Changes to Senate Bill 16 / SB 16 Increasing Police Transparency
Dec 27th, 2022 | by Scott C. Thomas, Orange County Criminal Law Attorney
Recent changes in the Senate Bill 16 (SB 16) are important to all defendants in a criminal case, especially when the police officer is suspected of misconduct or misbehavior. If you are a defendant in a criminal case and need to know the history of the officer these changes can help your case. Please read on to know exactly what has changed.
American democracy relies on the public’s knowledge of all federal government decisions, laws, and acts. Due to their discretionary power and public trust, law enforcement agencies must be transparent. People must be able to recognize and improve police misbehavior and misconduct. To protect all individuals equitably, law enforcement must be held accountable for unfairly affecting some communities.
In a step towards increasing transparency in law enforcement agencies, the Governor of California signed SB 16 in September 2021 which expanded public access to police misconduct records and strengthened communities’ ability to hold law enforcement agencies accountable. SB 16 also made it easier for the public to obtain records of police misbehavior and gave communities a greater voice in holding police departments responsible. SB 16 broadens the scope of police records that must be released in response to a public records request as per the provisions of SB 1421, which became law in January 2019. Public access to some police records was expanded by SB 1421, including those involving the firing of a weapon at a person, serious bodily injury or death, convictions for dishonesty, and convictions for sexual assault.
SB 16 took effect in January 2022 and brought into effect new procedural and substantive rules which shall govern the retention and disclosure of information required by Section 832.7 of the Penal Code. The previous retention period of five years for records containing sustained findings of misconduct has been increased to fifteen years. The new legislation does both – incorporates the judgments by the California courts and provides clarifications on concerns that occurred after the adoption of SB 1421. The following requirements concerning the release of records have been laid down by SB 16 and have been in effect since January 2022:
Additionally, SB 16 also increased the categories of police documents that can be made public. However, these won’t be put into effect until January 2023. These are:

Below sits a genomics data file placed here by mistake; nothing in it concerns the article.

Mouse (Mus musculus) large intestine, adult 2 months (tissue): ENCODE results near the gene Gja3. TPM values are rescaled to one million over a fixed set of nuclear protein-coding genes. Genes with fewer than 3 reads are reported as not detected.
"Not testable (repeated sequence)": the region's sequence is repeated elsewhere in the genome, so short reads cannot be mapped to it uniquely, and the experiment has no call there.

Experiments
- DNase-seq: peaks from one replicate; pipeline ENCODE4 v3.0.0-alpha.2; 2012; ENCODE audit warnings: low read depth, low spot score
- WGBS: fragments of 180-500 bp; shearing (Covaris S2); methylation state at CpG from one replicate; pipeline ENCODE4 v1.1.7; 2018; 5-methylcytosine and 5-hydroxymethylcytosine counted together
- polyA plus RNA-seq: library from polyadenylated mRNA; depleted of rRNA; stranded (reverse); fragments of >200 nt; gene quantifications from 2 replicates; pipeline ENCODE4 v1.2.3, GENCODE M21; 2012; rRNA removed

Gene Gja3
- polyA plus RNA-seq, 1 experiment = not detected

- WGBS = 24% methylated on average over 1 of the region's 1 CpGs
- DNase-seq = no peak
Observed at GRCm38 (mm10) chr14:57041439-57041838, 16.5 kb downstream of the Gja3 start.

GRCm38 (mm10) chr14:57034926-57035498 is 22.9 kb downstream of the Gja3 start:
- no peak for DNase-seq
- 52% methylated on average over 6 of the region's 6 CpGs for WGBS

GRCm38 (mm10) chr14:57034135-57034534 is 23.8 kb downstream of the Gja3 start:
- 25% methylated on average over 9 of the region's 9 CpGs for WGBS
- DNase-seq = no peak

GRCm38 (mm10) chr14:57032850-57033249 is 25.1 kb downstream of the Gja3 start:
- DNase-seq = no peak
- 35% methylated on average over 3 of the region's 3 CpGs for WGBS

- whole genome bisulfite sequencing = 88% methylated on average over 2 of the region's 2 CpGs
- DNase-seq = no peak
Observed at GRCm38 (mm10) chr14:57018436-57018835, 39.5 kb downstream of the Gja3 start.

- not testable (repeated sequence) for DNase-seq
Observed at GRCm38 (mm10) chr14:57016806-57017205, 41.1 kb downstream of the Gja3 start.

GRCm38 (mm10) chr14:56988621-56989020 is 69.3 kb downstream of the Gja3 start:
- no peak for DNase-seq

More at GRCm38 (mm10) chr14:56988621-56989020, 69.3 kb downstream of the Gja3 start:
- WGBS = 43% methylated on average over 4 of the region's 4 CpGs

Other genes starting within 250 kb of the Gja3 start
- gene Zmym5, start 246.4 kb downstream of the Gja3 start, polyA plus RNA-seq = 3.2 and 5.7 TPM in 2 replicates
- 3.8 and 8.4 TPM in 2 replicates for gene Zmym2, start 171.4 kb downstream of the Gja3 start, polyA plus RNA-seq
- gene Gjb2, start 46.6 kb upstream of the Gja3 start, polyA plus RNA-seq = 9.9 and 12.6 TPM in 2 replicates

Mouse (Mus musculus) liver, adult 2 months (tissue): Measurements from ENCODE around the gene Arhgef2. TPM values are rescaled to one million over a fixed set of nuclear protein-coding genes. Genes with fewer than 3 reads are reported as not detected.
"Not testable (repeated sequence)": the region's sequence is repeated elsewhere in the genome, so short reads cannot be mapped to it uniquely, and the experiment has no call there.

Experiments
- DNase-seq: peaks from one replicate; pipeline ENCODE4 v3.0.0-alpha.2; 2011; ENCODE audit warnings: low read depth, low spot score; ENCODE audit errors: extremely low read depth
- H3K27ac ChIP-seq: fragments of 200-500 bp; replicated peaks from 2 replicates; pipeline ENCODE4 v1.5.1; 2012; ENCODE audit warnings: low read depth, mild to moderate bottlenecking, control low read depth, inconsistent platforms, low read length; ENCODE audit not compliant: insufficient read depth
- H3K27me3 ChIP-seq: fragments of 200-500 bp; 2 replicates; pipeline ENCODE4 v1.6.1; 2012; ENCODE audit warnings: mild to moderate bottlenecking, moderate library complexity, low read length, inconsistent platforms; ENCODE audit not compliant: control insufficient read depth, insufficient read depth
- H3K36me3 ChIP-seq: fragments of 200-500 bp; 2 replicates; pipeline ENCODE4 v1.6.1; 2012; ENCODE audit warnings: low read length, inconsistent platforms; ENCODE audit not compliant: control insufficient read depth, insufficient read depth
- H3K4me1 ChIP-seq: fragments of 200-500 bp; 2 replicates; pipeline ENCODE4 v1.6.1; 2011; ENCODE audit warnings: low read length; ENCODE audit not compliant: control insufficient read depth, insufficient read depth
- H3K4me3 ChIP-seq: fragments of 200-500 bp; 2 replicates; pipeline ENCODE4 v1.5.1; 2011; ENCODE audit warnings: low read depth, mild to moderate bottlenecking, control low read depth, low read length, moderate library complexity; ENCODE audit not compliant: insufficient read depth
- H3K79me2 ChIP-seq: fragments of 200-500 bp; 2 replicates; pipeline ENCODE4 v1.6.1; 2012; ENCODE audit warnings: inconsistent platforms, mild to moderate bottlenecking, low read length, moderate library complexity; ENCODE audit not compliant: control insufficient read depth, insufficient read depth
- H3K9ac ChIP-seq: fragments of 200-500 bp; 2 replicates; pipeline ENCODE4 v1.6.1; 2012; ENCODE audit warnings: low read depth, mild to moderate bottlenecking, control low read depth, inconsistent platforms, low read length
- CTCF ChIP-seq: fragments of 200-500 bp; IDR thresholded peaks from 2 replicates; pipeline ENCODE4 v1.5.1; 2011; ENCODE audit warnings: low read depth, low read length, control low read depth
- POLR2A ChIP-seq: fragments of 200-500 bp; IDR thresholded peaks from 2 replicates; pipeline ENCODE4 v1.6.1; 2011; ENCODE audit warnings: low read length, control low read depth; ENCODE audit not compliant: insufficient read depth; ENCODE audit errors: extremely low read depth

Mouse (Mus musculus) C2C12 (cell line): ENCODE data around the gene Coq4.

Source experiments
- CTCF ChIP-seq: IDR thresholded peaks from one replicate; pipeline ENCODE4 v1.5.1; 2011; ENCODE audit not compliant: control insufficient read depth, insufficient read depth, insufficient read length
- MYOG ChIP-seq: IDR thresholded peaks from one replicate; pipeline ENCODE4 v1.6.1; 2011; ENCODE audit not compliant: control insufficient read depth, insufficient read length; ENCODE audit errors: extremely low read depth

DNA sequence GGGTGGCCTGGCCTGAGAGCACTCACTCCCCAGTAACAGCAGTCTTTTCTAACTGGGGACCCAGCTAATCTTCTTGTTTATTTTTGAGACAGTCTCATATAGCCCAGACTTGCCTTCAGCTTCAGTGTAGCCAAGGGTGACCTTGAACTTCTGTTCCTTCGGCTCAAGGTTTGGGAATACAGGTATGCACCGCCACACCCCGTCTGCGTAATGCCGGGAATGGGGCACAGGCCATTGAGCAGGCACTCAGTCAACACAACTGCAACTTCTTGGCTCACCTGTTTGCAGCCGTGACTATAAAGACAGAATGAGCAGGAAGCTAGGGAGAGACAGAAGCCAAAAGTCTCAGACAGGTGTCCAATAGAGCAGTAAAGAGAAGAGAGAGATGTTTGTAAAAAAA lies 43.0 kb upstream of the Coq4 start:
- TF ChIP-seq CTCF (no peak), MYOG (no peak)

If a qualifying act occurs before January 1, 2022, the law grants one additional year for review and disclosure of records. Until January 1, 2023, newly disclosable records pertaining to activities that occurred before 2022 will not be implemented due to a backlog record of instances. Therefore, incidents occurring on or after January 1, 2022, must be supplied within the time restrictions set in Section 832.7 of the Penal Code for all categories of disclosure, including the additional categories.
SB 16 sheds light on the nuances of policing record-keeping and disclosure in California, as well as the state’s growing commitment to openness. Requests for public documents under the California Public Records Act must be fulfilled within a reasonable amount of time, and SB 16 includes numerous provisions for law enforcement agencies, such as how to handle requests for public records in a timely manner and how to handle the associated costs of such requests. Furthermore, SB 16 promotes public accountability by mandating that all uses of force be reported to the appropriate authorities.
Each law enforcement agency must respond and disclose any relevant, non-privileged information that they are required to disclose by law. By failing to disclose material information required by law, the agency will be violating the law. If you need access to such records, your initial step should be to write and request such files from the law enforcement agency. Given the increase in the categories of information that can be requested, you should reach out to our experienced attorneys at the Law Office of Scott C. Thomas to make such requests for records on your behalf. If the agency still doesn’t respond after that, our experienced attorneys at the Law Office of Scott C. Thomas can help you by availing your option of suing the agency in California’s superior court for the disclosure of such records. If you win your case against the law enforcement agency, the agency may have to compensate you for your legal costs.
It may be difficult and time-consuming to initiate an investigation into a police officer’s misconduct or to gather the information that can be used by the defendant and the defendant’s counsel at trial. Police transparency laws, fortunately, provide useful avenues for defense attorneys to undertake their own investigations. Our experienced attorneys at the Law Office of Scott C. Thomas can advise you on whether you have a good possibility of getting law enforcement personnel records, and what steps you should take to maximize the probability of gaining access to such records. You can contact the Law Office of Scott C. Thomas here or you can call 949-763-4228 for a no cost / no obligation consultation.
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